I'd love your thoughts both on the general proposal and specific ideas for implementation.

P.S. I wrote on this same subject about a year and a half ago, in a post entitled Why Congress Needs a Version Control System. It was Karl Fogel who first put this idea into my head, and that post explains his thinking. There are also some comments there from 2007 that may provide more grist for the discussion.

Original here

Most Popular Top 10's of 2008

Almost two years later, our weekly listicle, the Lifehacker Top 10, still proves to be one of the most popular posts that publishes here. Since our top 10-making bot is off this weekend, take a gander at 20 of the most popular Top 10's that have published in 2008 so far.

  1. Top 10 Obscure Google Search Tricks
    "Dozens of Google search guides detail the tips you already know, but today we're skipping the obvious and highlighting our favorite obscure Google web search tricks."
  2. Top 10 Harmless Geek Pranks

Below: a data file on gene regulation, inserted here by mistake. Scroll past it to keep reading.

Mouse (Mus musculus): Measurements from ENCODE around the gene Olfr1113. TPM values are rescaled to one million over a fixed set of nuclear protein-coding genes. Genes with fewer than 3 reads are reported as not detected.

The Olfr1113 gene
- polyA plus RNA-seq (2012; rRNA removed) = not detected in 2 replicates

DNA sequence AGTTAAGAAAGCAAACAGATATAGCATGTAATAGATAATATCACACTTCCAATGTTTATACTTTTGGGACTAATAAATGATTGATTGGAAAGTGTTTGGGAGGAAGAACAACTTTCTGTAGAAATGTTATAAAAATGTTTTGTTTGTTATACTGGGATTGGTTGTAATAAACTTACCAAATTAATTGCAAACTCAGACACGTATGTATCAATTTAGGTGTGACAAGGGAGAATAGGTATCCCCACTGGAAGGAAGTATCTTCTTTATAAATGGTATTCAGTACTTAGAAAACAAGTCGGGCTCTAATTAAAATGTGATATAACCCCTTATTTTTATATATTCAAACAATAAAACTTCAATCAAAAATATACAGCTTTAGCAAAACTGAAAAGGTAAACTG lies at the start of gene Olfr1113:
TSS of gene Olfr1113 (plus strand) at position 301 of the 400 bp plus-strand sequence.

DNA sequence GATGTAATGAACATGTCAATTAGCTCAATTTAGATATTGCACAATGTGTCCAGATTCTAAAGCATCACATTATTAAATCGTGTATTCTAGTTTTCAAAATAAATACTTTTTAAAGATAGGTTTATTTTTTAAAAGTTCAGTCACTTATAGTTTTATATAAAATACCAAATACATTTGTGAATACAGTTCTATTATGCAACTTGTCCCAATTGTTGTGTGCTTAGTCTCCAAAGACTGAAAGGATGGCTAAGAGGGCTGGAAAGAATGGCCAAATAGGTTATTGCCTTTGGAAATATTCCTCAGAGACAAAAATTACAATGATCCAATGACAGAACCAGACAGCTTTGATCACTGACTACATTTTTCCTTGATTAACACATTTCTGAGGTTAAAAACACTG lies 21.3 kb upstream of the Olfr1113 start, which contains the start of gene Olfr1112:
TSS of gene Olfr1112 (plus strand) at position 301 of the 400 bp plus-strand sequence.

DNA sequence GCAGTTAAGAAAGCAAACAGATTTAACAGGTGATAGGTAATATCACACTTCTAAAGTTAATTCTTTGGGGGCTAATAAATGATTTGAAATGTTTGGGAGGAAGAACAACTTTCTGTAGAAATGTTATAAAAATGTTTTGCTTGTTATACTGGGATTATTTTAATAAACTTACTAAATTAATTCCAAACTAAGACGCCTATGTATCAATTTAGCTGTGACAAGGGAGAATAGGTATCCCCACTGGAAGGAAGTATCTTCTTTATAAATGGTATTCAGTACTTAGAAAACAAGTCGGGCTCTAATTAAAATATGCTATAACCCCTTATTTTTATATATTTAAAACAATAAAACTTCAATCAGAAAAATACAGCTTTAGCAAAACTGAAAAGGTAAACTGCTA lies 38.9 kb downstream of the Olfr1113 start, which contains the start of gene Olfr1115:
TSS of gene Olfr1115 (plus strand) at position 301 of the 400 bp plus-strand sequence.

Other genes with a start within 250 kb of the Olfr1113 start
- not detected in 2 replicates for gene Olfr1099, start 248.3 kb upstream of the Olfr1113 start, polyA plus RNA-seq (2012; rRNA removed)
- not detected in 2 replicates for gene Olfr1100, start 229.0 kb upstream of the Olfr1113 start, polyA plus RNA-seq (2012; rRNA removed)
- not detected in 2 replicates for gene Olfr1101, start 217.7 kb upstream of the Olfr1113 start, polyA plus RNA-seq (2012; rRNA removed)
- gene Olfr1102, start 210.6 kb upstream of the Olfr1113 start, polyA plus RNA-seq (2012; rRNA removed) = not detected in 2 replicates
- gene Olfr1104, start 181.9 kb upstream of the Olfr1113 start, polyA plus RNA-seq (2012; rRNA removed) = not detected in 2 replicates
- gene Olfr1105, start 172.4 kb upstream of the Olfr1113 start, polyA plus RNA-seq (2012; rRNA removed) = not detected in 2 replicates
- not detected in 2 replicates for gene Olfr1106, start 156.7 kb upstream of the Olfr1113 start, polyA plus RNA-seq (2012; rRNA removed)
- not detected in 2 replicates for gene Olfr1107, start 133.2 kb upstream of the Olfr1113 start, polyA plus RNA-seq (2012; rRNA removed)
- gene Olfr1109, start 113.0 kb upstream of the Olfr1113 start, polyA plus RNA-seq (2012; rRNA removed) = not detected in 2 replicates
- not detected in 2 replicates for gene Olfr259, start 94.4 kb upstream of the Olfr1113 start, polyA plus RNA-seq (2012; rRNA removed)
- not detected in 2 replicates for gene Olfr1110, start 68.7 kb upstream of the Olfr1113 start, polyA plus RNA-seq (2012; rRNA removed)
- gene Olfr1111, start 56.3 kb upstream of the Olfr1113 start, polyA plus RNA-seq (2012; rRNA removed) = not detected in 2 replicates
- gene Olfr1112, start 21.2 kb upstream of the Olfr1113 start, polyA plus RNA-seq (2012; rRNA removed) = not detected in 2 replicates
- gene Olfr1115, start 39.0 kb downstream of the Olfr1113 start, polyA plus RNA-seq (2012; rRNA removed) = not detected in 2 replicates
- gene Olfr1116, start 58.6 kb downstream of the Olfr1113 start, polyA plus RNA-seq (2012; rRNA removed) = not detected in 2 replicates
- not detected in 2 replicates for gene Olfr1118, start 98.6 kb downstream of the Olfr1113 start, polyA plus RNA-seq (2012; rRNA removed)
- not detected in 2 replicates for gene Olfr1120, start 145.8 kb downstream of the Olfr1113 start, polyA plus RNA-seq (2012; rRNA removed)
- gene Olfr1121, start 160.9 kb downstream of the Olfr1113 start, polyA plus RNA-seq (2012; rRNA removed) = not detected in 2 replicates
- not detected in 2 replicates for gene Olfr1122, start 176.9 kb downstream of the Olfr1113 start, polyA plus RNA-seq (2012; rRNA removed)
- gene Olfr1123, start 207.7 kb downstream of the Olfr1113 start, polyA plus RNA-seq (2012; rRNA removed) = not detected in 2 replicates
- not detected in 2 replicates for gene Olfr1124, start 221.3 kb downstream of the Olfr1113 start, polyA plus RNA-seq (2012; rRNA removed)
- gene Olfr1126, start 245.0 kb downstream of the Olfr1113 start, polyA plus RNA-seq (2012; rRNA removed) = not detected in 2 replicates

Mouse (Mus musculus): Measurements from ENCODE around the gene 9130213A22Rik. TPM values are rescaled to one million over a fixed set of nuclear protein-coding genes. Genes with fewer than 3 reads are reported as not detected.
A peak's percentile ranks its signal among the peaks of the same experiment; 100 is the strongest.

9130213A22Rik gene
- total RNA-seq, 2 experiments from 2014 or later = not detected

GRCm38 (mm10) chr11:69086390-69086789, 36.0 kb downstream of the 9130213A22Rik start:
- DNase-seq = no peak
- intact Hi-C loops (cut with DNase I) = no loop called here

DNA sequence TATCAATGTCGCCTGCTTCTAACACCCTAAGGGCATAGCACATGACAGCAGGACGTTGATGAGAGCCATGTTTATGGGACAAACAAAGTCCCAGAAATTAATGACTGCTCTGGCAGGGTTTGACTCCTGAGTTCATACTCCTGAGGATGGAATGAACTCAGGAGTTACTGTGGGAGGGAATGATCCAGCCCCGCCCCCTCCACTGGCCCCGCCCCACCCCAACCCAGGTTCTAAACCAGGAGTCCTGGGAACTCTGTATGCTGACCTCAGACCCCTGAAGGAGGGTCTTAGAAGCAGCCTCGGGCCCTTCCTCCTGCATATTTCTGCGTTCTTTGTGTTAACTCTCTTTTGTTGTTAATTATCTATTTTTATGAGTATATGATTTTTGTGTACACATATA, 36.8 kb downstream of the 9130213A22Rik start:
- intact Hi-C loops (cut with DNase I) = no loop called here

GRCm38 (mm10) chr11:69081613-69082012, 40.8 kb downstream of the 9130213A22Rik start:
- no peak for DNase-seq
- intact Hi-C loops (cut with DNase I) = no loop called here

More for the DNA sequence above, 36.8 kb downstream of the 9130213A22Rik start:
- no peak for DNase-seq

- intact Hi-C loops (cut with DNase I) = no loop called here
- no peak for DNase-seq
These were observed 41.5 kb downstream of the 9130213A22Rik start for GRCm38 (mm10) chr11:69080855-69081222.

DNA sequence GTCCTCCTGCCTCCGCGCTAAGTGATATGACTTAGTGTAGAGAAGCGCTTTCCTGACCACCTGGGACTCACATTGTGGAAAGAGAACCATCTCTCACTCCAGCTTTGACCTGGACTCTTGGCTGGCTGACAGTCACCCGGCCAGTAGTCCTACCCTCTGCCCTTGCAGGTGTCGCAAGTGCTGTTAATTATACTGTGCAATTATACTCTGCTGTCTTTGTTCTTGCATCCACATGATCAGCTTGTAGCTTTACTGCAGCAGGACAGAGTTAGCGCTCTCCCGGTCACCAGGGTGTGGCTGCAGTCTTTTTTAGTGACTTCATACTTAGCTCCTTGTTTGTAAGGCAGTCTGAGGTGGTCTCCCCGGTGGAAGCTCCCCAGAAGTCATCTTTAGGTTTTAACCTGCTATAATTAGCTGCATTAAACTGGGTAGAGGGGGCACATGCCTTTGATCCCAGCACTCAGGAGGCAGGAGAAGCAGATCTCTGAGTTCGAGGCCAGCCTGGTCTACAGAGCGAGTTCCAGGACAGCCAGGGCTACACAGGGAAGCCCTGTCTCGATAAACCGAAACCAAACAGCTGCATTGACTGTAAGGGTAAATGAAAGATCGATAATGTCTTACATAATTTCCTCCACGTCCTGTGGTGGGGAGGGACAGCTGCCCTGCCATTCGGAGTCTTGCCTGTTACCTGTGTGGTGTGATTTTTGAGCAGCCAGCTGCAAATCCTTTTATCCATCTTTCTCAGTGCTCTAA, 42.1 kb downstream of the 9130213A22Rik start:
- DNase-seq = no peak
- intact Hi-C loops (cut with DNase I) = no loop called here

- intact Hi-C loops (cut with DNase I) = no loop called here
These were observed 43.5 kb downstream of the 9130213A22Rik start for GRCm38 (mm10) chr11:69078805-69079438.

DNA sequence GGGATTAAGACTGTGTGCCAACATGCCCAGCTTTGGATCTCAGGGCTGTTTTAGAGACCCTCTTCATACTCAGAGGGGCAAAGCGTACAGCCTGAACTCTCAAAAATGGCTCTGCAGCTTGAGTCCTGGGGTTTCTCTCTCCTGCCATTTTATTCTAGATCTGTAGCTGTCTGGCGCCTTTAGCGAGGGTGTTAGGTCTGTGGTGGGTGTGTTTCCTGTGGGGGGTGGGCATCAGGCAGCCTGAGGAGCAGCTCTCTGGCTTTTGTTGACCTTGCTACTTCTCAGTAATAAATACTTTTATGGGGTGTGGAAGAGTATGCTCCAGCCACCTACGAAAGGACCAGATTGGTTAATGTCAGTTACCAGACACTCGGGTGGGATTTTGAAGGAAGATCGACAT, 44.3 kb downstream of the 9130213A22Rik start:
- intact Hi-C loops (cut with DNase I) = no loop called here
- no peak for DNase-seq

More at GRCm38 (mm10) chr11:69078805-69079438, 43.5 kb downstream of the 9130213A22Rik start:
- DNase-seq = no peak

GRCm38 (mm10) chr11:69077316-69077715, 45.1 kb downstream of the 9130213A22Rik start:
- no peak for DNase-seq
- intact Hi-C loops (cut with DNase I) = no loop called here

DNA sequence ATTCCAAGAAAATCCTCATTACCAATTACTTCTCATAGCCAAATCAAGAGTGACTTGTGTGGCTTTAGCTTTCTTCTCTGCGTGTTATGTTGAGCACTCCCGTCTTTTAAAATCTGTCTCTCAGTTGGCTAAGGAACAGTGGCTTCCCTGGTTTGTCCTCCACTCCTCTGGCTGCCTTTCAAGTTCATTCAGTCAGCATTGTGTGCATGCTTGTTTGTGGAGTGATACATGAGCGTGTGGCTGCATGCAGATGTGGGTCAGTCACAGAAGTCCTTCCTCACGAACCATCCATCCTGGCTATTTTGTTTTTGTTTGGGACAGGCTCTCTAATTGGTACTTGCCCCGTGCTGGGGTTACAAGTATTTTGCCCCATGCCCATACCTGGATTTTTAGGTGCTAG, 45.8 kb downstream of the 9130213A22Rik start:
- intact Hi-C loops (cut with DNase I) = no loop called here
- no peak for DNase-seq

"Since the dawn of time, geeks have been playing harmless pranks on their beloved (but unsuspecting) associates, and it's up to all of us to carry the torch forward."
  3. Top 10 Ways to Stay Energized
    "You can overcome a late night of net surfing, a rough morning, or just the post-lunch stupor without becoming an over-wired mess."
  4. Top 10 Software Easter Eggs
    "The best easter eggs aren't painted pink and stuffed with jelly beans—they're the undocumented and unexpected fun features hidden deep inside various software apps."
  5. Top 10 BitTorrent Tools and Tricks
    "BitTorrent is the go-to resource for downloading everything from music and movies to software and operating systems, but as its popularity continues to grow, so do the number of tools available for making the most of it."
  6. Top 10 Firefox 3 Features